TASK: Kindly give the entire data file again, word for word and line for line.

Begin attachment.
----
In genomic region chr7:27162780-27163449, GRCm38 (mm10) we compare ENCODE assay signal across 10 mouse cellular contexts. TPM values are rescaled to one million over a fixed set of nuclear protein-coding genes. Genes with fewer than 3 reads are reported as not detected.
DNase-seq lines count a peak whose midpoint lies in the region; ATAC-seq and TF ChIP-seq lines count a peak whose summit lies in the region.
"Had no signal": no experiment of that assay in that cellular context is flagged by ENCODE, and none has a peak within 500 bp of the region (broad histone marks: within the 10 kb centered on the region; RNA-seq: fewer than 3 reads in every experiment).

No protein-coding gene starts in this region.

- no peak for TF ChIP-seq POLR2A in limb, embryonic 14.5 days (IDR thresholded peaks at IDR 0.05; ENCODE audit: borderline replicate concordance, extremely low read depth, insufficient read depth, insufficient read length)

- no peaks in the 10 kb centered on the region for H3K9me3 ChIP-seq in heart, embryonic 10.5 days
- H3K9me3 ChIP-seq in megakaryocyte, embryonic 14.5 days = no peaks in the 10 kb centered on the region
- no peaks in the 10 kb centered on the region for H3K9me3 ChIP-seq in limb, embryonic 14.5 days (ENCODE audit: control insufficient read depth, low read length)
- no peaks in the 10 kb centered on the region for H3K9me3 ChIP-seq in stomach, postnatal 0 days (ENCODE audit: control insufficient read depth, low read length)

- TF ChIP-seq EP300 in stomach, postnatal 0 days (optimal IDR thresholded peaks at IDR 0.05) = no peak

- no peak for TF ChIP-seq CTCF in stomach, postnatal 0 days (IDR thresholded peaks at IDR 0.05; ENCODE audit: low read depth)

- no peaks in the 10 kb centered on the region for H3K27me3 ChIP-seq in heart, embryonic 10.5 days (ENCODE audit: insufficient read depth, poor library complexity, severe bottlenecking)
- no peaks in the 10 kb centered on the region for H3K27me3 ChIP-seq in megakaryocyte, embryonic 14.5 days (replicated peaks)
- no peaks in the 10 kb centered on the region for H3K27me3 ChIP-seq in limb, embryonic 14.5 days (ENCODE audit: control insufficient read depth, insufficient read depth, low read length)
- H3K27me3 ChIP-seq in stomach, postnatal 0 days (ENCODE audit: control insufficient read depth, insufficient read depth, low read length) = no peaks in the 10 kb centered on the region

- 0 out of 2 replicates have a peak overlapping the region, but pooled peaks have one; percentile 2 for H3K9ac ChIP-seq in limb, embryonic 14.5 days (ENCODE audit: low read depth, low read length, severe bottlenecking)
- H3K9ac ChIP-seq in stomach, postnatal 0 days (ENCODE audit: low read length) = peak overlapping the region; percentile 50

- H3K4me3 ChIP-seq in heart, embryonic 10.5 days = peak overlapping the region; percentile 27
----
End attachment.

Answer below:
In genomic region chr7:27162780-27163449, GRCm38 (mm10) we compare ENCODE assay signal across 10 mouse cellular contexts. TPM values are rescaled to one million over a fixed set of nuclear protein-coding genes. Genes with fewer than 3 reads are reported as not detected.
DNase-seq lines count a peak whose midpoint lies in the region; ATAC-seq and TF ChIP-seq lines count a peak whose summit lies in the region.
"Had no signal": no experiment of that assay in that cellular context is flagged by ENCODE, and none has a peak within 500 bp of the region (broad histone marks: within the 10 kb centered on the region; RNA-seq: fewer than 3 reads in every experiment).

No protein-coding gene starts in this region.

- no peak for TF ChIP-seq POLR2A in limb, embryonic 14.5 days (IDR thresholded peaks at IDR 0.05; ENCODE audit: borderline replicate concordance, extremely low read depth, insufficient read depth, insufficient read length)

- no peaks in the 10 kb centered on the region for H3K9me3 ChIP-seq in heart, embryonic 10.5 days
- H3K9me3 ChIP-seq in megakaryocyte, embryonic 14.5 days = no peaks in the 10 kb centered on the region
- no peaks in the 10 kb centered on the region for H3K9me3 ChIP-seq in limb, embryonic 14.5 days (ENCODE audit: control insufficient read depth, low read length)
- no peaks in the 10 kb centered on the region for H3K9me3 ChIP-seq in stomach, postnatal 0 days (ENCODE audit: control insufficient read depth, low read length)

- TF ChIP-seq EP300 in stomach, postnatal 0 days (optimal IDR thresholded peaks at IDR 0.05) = no peak

- no peak for TF ChIP-seq CTCF in stomach, postnatal 0 days (IDR thresholded peaks at IDR 0.05; ENCODE audit: low read depth)

- no peaks in the 10 kb centered on the region for H3K27me3 ChIP-seq in heart, embryonic 10.5 days (ENCODE audit: insufficient read depth, poor library complexity, severe bottlenecking)
- no peaks in the 10 kb centered on the region for H3K27me3 ChIP-seq in megakaryocyte, embryonic 14.5 days (replicated peaks)
- no peaks in the 10 kb centered on the region for H3K27me3 ChIP-seq in limb, embryonic 14.5 days (ENCODE audit: control insufficient read depth, insufficient read depth, low read length)
- H3K27me3 ChIP-seq in stomach, postnatal 0 days (ENCODE audit: control insufficient read depth, insufficient read depth, low read length) = no peaks in the 10 kb centered on the region

- 0 out of 2 replicates have a peak overlapping the region, but pooled peaks have one; percentile 2 for H3K9ac ChIP-seq in limb, embryonic 14.5 days (ENCODE audit: low read depth, low read length, severe bottlenecking)
- H3K9ac ChIP-seq in stomach, postnatal 0 days (ENCODE audit: low read length) = peak overlapping the region; percentile 50

- H3K4me3 ChIP-seq in heart, embryonic 10.5 days = peak overlapping the region; percentile 27